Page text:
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Reports of research work funded by grants prior to 2015

Capital & Coast District Health Board

The effect of alcohol withdrawal on bone turnover in women with alcohol dependence

EM Dennison
Clinical Trials Unit

Outputs of the grant funding provided

To date our findings have already been presented at a number of national meetings (5th addiction research symposium, Christchurch March 2014; National Bone Forum, Rotorua April 2014) and also an international meeting (National Osteoporosis Society meeting, Birmingham, UK November 2014).  Pilot data have been published in the journal Open Bone.  Findings from the study have been submitted to the Australian Population Health Congress, Hobart, September 2015 where the work has been accepted as a poster presentation; these data will also be submitted to the Australian and New Zealand Bone and Mineral Society meeting to be held (again in Hobart) in November 2015.  Thereafter we plan to prepare the work for publication; our hope is that the expanded study size and inclusion of control bone turnover markers will allow publication in an appropriate bone journal, such as Calcified Tissue International or Archives of Osteoporosis.  A summary of our research study and the results we found are shown below.

Introduction to the research area

Osteoporosis is a major public health problem through its association with fragility fracture.  Studies of older male alcoholics confirm that excessive alcohol consumption is detrimental to bone health but far fewer data are available in female populations; in this study we recruited young women entering a New Zealand alcohol detoxification programme and a convenient sample of controls.


We recruited cases from women admitted to the Kenepuru alcohol detoxification unit.  Healthy controls were recruited from nursing staff, students and clerical staff in the greater Wellington region.  A lifestyle questionnaire was administered to all participants and requested information on cigarette smoking, type and amount of alcohol consumed, habitual levels of physical activity, dietary calcium intake, past medical history including falls and fracture, and menstrual history to confirm premenopausal status.  Heel ultrasound was performed using a GE Achilles+ heel ultrasound machine.  Results were displayed as Broadband Ultrasound Attenuation (BUA) and Speed of Sound (SOS).  Fasting blood samples obtained on the day of admission for cases (day 1) and five days later, with blood samples also been collected fasting from healthy controls five days apart.  Blood samples were analysed to measure bone formation [serum procollagen type 1 N propeptide (P1NP)] and bone degradation [serum C-terminal cross-linking telopeptide of type 1 collagen (CTX)].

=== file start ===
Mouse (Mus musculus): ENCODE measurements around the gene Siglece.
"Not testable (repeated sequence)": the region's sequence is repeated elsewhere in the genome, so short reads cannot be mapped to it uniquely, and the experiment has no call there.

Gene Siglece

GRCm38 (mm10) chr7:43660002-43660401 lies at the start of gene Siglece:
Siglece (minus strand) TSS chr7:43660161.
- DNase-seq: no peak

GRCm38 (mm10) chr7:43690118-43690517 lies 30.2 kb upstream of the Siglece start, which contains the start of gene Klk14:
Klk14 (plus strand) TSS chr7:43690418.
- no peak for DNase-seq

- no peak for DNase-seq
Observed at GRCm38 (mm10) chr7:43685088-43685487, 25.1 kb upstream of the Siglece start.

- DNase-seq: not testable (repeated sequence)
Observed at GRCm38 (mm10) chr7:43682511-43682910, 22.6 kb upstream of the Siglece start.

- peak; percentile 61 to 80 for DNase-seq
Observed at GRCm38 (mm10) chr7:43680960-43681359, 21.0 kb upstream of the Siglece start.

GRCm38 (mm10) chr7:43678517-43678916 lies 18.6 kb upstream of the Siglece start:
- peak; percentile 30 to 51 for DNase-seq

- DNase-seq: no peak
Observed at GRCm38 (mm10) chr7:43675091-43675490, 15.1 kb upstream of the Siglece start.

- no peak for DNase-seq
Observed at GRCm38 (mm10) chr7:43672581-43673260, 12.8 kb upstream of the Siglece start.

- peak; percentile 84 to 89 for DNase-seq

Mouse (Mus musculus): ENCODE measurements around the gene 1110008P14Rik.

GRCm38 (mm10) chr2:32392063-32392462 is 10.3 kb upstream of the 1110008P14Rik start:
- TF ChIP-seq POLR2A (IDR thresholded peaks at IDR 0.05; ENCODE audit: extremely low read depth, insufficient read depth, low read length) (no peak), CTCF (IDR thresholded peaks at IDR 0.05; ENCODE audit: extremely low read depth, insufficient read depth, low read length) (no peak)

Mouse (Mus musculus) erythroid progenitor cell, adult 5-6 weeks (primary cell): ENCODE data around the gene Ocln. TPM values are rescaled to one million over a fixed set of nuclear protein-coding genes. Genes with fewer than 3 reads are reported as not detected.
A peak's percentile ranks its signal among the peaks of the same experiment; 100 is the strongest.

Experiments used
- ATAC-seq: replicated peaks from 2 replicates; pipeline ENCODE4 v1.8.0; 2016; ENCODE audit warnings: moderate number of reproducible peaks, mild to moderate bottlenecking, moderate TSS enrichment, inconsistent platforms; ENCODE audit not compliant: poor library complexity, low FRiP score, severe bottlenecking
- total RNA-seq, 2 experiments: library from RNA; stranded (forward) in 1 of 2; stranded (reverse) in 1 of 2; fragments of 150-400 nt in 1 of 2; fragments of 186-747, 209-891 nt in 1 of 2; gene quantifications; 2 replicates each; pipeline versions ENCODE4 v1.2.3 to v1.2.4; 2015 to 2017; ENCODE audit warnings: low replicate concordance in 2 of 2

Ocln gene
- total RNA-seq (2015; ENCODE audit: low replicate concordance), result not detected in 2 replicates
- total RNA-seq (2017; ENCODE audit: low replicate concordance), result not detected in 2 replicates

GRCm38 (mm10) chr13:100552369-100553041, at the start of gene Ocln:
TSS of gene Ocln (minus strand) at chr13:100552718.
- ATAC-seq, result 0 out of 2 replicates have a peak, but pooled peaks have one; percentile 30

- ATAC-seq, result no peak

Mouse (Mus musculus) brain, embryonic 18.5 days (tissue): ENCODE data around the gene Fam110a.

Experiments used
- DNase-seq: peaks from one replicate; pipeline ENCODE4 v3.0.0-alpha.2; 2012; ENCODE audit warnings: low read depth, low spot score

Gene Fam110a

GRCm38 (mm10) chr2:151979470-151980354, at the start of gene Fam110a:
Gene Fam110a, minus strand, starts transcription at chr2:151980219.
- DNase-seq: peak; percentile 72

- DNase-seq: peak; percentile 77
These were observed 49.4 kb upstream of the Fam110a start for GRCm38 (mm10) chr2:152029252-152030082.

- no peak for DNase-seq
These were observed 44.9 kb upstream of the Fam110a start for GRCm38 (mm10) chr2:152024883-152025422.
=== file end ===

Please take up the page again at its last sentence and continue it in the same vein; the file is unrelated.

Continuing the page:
We recruited 48 cases and 29 controls to this study.  Table 1 shows the prevalence of risk factors for poor bone health, and mean heel ultrasound values in the two groups.




Age (years)



% current smoker



Average units alcohol/ day



% reporting falls in previous year



% reporting adult fracture



Average daily dietary calcium intake (mg)



Physical activity level:

-reported low

-reported moderate

- reported high










Heel BUA



Heel SOS




The table shows the high frequency of falls and adult fracture among women with alcohol dependence.  This group were also less physically active, and were more likely to smoke than the controls we recruited.  Dietary calcium intake was similar in the two groups, but below the recommended level of 800 mg/day.  Heel ultrasound values were lower in the alcohol dependent group (p=0.09).  With regards to bone turnover, we observed that P1NP rose significantly over the detoxification programme (day 1: 29.9 (SD 13.2) µg/l; day 5: 36.1 (SD 15.3) µg/l, p=0.0005) but CTX change was not significant (day 0: 0.25(SD 0.15) µg/l; day 5: 0.23 (SD 0.11) µg/l, p=0.49).  In contrast, we observed no significant change in bone turnover marker levels among the control group over the 5 day period. 


Lifestyle factors associated with poor bone health are prevalent in female alcoholics.  Bone formation increased significantly after alcohol withdrawal but there were no corresponding changes in bone turnover markers seen in a healthy group.

The effect of alcohol withdrawal on bone turnover in women with alcohol dependence

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